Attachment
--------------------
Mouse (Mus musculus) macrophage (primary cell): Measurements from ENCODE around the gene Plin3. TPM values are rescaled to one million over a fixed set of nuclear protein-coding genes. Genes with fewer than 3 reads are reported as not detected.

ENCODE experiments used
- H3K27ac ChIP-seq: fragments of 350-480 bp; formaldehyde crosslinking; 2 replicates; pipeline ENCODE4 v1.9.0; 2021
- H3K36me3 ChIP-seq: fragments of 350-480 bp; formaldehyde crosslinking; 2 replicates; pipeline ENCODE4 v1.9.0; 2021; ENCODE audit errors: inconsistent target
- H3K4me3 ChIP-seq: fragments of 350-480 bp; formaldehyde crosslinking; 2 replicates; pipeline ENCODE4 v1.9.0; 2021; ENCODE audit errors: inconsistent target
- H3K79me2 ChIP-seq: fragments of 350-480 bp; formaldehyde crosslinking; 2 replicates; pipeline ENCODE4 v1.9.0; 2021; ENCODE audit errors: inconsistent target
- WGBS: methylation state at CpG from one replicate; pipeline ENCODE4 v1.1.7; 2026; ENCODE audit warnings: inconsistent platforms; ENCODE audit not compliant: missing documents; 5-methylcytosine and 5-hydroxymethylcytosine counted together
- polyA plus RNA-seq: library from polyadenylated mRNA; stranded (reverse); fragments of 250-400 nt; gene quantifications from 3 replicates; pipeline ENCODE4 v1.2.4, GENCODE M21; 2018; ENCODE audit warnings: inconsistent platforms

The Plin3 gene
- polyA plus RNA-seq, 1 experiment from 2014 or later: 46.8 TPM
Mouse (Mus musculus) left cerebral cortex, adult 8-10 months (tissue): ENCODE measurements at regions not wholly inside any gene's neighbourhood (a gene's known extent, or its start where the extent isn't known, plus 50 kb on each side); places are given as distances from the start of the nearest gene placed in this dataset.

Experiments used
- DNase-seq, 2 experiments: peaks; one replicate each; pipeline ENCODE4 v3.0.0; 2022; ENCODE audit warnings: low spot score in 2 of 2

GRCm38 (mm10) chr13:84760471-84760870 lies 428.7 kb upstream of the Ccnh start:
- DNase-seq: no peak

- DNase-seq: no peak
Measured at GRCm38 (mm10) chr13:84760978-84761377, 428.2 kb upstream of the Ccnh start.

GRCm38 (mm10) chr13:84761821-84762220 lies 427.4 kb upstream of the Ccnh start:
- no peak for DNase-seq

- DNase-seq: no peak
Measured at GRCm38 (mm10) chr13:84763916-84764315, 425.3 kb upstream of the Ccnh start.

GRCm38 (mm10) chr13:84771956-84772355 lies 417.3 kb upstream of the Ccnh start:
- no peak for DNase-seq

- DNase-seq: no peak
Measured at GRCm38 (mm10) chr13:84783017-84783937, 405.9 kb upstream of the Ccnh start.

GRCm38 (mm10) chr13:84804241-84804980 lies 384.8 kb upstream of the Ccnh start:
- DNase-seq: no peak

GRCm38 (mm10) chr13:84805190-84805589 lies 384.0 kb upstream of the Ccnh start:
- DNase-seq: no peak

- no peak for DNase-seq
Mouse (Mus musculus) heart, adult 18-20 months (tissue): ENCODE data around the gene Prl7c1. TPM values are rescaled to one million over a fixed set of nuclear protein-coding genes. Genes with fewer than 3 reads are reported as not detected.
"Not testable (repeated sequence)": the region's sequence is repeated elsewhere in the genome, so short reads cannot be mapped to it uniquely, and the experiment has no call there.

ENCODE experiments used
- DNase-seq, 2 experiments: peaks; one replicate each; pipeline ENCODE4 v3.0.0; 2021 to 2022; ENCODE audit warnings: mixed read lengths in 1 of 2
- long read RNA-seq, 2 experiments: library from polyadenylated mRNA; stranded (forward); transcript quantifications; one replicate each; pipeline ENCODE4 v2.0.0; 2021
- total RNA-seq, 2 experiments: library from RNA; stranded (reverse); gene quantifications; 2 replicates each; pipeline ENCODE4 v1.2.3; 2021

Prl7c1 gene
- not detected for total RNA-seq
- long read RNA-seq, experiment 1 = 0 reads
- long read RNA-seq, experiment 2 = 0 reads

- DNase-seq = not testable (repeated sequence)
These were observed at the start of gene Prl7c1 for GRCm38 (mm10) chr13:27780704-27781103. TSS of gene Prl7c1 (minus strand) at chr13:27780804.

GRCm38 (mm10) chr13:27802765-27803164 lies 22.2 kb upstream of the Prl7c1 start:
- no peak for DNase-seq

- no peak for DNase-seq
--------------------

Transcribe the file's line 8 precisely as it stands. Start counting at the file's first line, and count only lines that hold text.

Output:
- polyA plus RNA-seq: library from polyadenylated mRNA; stranded (reverse); fragments of 250-400 nt; gene quantifications from 3 replicates; pipeline ENCODE4 v1.2.4, GENCODE M21; 2018; ENCODE audit warnings: inconsistent platforms